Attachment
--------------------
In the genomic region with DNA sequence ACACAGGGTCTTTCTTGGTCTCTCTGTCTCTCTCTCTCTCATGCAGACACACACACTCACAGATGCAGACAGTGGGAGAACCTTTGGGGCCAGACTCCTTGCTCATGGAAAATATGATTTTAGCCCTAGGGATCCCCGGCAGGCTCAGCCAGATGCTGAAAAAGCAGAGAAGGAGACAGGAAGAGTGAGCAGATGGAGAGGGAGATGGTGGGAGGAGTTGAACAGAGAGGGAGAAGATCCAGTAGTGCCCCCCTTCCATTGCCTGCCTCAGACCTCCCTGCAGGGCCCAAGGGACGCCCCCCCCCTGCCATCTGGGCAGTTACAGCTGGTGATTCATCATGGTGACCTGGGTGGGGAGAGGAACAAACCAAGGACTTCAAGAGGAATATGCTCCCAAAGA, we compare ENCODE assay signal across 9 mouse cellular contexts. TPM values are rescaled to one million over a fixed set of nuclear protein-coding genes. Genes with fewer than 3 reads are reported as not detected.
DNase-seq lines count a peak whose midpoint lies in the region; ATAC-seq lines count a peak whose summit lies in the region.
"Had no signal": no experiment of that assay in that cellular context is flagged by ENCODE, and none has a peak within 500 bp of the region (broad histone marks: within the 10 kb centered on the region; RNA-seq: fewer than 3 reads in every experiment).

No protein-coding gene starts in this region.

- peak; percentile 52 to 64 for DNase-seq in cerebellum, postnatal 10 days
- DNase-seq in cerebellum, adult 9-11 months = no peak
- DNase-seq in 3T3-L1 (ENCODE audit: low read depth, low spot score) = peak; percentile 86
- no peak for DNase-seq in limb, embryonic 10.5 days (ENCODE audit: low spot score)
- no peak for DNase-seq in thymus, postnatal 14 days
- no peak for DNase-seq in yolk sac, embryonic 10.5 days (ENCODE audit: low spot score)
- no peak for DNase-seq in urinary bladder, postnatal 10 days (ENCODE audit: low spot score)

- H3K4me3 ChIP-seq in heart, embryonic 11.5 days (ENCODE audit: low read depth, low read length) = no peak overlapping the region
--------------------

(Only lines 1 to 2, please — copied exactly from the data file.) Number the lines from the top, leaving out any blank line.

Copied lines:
In the genomic region with DNA sequence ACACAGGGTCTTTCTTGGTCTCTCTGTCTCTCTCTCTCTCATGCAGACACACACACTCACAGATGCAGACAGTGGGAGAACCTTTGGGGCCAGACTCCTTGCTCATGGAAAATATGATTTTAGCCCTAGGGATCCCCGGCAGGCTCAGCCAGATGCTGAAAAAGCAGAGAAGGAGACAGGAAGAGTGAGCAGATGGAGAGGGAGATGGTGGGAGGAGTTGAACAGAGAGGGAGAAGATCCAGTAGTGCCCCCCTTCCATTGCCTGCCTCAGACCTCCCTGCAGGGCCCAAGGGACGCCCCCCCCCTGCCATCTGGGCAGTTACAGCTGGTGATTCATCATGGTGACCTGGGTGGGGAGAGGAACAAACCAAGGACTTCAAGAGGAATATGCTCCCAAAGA, we compare ENCODE assay signal across 9 mouse cellular contexts. TPM values are rescaled to one million over a fixed set of nuclear protein-coding genes. Genes with fewer than 3 reads are reported as not detected.
DNase-seq lines count a peak whose midpoint lies in the region; ATAC-seq lines count a peak whose summit lies in the region.